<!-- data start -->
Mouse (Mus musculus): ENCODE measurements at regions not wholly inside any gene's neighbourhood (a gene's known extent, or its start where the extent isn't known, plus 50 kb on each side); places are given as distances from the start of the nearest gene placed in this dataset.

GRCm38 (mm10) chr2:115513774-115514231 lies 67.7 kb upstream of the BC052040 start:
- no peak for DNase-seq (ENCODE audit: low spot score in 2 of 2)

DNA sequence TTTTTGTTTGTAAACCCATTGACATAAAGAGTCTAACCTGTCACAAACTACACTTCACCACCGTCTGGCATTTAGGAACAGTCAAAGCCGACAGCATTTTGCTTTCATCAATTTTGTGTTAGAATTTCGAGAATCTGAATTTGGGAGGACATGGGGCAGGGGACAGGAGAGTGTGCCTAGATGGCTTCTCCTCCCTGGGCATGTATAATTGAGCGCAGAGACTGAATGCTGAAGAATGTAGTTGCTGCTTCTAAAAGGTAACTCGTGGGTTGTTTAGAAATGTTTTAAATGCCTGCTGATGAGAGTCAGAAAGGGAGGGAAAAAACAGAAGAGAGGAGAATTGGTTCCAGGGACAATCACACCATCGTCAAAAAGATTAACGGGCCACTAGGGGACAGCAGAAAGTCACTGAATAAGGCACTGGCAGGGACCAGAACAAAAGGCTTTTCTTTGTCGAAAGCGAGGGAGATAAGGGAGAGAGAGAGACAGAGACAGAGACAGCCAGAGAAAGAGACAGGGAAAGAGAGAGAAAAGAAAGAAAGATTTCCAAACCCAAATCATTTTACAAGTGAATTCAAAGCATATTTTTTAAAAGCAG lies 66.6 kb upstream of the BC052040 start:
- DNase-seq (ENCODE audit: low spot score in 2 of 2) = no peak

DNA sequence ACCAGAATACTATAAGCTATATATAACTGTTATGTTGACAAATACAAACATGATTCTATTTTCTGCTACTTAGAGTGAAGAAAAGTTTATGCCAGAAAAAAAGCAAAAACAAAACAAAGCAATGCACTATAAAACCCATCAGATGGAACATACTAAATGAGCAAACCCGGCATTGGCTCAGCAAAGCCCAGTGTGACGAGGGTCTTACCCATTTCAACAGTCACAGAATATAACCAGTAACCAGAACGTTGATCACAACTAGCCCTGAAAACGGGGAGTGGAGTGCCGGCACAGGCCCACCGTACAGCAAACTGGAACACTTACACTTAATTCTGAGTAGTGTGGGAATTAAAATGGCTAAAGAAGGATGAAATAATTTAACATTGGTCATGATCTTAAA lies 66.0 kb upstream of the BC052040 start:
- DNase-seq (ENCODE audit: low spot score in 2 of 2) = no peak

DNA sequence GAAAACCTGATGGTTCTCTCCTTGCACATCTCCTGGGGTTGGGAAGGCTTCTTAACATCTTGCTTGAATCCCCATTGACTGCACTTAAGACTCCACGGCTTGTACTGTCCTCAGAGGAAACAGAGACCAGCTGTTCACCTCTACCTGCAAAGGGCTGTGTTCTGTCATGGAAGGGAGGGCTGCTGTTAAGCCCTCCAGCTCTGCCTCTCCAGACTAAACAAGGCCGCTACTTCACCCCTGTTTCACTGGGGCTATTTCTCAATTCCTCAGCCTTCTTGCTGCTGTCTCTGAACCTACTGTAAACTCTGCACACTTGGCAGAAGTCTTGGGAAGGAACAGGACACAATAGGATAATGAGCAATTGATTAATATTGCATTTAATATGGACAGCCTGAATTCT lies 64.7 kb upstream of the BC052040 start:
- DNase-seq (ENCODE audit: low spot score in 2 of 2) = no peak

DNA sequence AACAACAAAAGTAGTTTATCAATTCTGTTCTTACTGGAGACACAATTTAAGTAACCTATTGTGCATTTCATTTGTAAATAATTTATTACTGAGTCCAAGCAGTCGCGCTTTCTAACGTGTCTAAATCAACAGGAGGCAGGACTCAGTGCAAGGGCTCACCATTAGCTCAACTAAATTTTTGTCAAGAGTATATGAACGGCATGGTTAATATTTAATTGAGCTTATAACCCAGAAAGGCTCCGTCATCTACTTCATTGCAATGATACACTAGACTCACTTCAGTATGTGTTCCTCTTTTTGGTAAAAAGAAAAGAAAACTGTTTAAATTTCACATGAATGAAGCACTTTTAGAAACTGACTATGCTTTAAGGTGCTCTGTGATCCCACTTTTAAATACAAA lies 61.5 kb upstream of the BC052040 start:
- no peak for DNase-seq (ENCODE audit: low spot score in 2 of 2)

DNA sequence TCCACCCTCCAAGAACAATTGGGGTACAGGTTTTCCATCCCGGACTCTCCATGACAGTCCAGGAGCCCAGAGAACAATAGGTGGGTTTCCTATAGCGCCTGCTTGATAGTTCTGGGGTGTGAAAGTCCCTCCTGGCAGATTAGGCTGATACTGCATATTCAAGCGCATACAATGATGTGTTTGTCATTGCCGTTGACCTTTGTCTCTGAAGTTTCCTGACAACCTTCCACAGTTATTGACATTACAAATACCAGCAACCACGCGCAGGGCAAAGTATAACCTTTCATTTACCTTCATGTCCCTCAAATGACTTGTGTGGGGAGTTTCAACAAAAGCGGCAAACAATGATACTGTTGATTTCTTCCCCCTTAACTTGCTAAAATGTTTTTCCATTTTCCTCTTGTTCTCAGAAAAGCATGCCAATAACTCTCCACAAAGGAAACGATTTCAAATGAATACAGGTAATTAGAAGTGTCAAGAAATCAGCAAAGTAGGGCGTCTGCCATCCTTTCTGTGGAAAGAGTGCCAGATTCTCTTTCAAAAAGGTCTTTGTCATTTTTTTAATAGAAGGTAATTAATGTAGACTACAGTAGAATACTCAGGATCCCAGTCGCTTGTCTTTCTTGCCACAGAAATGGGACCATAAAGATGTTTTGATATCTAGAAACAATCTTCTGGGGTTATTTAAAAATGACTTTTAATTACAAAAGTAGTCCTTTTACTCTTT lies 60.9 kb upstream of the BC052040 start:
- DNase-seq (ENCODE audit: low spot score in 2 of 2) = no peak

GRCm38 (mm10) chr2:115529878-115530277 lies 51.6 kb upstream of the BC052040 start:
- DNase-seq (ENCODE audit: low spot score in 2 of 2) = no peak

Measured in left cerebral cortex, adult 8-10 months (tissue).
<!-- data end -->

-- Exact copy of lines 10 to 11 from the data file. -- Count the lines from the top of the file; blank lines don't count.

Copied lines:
DNA sequence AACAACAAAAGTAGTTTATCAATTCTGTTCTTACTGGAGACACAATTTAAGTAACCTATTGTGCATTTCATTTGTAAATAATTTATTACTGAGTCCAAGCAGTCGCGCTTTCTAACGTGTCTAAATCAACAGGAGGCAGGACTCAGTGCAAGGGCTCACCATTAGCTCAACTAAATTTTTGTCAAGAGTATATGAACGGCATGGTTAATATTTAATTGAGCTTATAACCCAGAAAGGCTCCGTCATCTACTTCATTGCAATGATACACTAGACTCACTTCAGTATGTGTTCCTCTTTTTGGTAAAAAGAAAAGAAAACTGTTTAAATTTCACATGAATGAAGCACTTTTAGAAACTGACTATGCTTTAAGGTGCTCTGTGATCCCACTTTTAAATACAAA lies 61.5 kb upstream of the BC052040 start:
- no peak for DNase-seq (ENCODE audit: low spot score in 2 of 2)